Ship of Fools

Just this morning, I was reading the Johann Hari article in The New Republic that L mentioned in comments on Friday: “I read a very interesting article by Johann Hari (at The New Republic of all places) where he took a cruise with the crazy ass readers of the National Review. This was one of their favorite topics: white people better get to breedin’ and fast. They were very sure that the brown people were taking over. They had totally written off Europe and saw the US as the last white nation standing. It’s very disturbing.”

If you’ve got a subscription to The New Republic, you can get to the article here. If you don’t, or if, like me, you didn’t cancel your subscription ages ago but are nonetheless still receiving print copies in the mail, you can read a version of the story here in The Independent.

I highly recommend it. Hari says he wanted to “find out what American conservatives say when they think the rest of us aren’t listening,” and, boy, did he ever get an earful.

Between “D’Souza’s law of immigration,” Ward Connerly legitimizing racism against blacks, and Kenneth Starr scapegoating Jimmy motherflippin’ Carter, I quite honestly can’t believe the pathetic state of modern American conservatism. It’s like a magnet for the biggest douchehounds on the planet.

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8 Comments

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8 responses to “Ship of Fools

  1. sari

    I mean this in all seriousness. The people on the cruise sound mentally ill. They need some “other” to fear, to provide the energy that keeps them going through their lives. It’s extremely disturbing. And the one black man who’s worried about how the white man feels . . . Oy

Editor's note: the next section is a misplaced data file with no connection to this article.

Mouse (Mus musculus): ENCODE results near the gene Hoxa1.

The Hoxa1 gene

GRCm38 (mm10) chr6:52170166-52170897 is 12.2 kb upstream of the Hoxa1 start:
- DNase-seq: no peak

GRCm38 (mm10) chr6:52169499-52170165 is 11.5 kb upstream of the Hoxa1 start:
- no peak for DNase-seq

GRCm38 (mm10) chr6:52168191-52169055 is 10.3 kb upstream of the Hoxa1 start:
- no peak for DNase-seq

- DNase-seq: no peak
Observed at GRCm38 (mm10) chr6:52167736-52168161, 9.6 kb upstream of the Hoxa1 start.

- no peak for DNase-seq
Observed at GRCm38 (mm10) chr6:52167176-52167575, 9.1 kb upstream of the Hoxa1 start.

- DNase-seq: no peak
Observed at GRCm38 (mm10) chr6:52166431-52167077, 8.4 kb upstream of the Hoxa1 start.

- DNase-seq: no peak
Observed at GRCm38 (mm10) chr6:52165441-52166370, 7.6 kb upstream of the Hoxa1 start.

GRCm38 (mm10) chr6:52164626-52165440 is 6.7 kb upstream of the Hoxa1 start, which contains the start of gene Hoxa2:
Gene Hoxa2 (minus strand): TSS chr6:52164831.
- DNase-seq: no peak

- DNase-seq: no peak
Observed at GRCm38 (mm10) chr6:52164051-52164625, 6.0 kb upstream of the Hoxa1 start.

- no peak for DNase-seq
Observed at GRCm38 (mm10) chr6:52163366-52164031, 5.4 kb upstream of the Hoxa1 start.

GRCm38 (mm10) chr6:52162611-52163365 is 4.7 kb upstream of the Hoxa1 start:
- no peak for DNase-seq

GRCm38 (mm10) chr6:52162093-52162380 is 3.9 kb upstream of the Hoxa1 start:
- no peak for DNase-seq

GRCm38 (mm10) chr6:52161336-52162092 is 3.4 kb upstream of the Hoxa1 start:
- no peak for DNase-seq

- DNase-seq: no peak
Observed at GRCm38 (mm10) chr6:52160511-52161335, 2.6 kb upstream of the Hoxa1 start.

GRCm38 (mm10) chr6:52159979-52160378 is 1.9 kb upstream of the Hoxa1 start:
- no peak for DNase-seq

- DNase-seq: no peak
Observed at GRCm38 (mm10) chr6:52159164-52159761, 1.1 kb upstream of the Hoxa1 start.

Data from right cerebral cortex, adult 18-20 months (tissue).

2. I can’t say I find any of it surprising. It’s just a somewhat stronger form of we have been hearing from the right for the past couple decades.

  3. NameChanged

    Oh my god. That was terrifying. I kept picturing the ship turning into a zombie cruise, and they devour Johann Hari while singing the National Anthem. eck.

  4. Pingback: I Hate George Bush at Shakesville

  5. They really do astonish and amaze and terrify, don’t they?

  6. Ward Connerly

    Johann Hari misrepresented himself to me in order to get the interview; he outright fabricated quotes and then attributed them to me; and he took statements totally out of the context of my responses and then put them in his context. I don’t care what “white people” or “black people or any others think of me and I know that many on the left side of the political spectrum are anxious to believe the kind of slim that Hari has written. But, believe me, his characterization of the cruise is inaccurate and totally misleading. Whether we are liberal or conservative, we should have some respect for truth and accuracy in journalism. This column is pure crap. Finally, I told Hari that the Ku Klux Klan is a despicable organization with a despicable past. I also told him that it would be dishonest of me or anyone else who is seeking to win a popular election to say that they don’t want the vote of a Klan member, since no one knows who is a Klan member and who is not. I could have said what he wanted me to say and indicated that I don’t want the vote of any Klan member, but that would be disingenuous. When you want to win, you want the vote of everyone. When someone votes for a ballot initiative, no one asks about their religion, race, creed or ideology.

  7. Johann Hari misrepresented himself to me in order to get the interview; he outright fabricated quotes and then attributed them to me

    Did he also fabricate quotes from the couple to whom you spoke, leaving them with an excuse to blanketly condemn affirmative action?

    “I see another, more intriguing ghost. Ward Connerly is the only black person in the National Review posse, a 67-year-old Louisiana-born businessman, best known for leading conservative campaigns against affirmative action for black people. Earlier, I heard him saying the Republican Party has been ‘too preoccupied with… not ticking off the blacks’, and a cooing white couple wandered away smiling, ‘If he can say it, we can say it’.”

    Just saying.

  8. Pingback: AlterNet: Blogs: PEEK

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